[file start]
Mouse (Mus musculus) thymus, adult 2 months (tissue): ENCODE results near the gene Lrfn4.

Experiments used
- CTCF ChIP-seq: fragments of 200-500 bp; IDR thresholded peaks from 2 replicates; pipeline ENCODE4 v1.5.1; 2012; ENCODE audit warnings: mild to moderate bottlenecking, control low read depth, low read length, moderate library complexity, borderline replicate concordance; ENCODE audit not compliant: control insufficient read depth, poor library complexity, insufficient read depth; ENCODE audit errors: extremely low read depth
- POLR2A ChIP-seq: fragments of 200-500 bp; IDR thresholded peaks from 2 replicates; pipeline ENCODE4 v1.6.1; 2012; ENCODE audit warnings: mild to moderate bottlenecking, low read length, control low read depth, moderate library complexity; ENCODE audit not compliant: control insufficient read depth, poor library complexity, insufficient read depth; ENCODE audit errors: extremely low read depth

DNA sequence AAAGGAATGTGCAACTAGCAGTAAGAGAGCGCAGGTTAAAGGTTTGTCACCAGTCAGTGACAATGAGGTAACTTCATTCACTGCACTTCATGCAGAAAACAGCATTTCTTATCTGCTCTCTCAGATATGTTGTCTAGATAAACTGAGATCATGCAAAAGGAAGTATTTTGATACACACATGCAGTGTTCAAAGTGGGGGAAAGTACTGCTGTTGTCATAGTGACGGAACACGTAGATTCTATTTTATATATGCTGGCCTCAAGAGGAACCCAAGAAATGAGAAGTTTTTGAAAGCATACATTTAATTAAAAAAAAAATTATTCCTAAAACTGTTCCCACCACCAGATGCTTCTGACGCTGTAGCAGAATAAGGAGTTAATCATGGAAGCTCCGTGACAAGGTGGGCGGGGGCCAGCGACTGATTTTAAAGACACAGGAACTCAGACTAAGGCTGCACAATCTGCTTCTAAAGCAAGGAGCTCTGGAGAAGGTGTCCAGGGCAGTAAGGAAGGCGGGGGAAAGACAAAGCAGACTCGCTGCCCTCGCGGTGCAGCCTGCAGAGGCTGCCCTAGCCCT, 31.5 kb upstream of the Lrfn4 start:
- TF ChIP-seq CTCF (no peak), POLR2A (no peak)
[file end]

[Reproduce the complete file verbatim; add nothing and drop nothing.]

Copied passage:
Mouse (Mus musculus) thymus, adult 2 months (tissue): ENCODE results near the gene Lrfn4.

Experiments used
- CTCF ChIP-seq: fragments of 200-500 bp; IDR thresholded peaks from 2 replicates; pipeline ENCODE4 v1.5.1; 2012; ENCODE audit warnings: mild to moderate bottlenecking, control low read depth, low read length, moderate library complexity, borderline replicate concordance; ENCODE audit not compliant: control insufficient read depth, poor library complexity, insufficient read depth; ENCODE audit errors: extremely low read depth
- POLR2A ChIP-seq: fragments of 200-500 bp; IDR thresholded peaks from 2 replicates; pipeline ENCODE4 v1.6.1; 2012; ENCODE audit warnings: mild to moderate bottlenecking, low read length, control low read depth, moderate library complexity; ENCODE audit not compliant: control insufficient read depth, poor library complexity, insufficient read depth; ENCODE audit errors: extremely low read depth

DNA sequence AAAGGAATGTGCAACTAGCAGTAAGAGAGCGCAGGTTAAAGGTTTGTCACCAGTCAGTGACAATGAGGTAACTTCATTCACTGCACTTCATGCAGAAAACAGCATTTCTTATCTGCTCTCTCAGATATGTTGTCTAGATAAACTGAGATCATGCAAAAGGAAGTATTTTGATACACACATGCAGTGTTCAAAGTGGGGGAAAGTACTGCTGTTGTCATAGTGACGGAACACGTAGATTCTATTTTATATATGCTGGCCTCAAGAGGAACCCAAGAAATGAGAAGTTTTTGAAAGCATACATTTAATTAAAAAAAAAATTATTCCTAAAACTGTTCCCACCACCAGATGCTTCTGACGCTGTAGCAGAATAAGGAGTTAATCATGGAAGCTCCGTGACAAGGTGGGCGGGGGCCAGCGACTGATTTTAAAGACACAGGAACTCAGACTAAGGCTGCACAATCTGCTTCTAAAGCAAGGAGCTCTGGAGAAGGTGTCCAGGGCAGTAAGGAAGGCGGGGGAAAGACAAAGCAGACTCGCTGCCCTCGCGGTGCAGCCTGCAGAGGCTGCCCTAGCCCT, 31.5 kb upstream of the Lrfn4 start:
- TF ChIP-seq CTCF (no peak), POLR2A (no peak)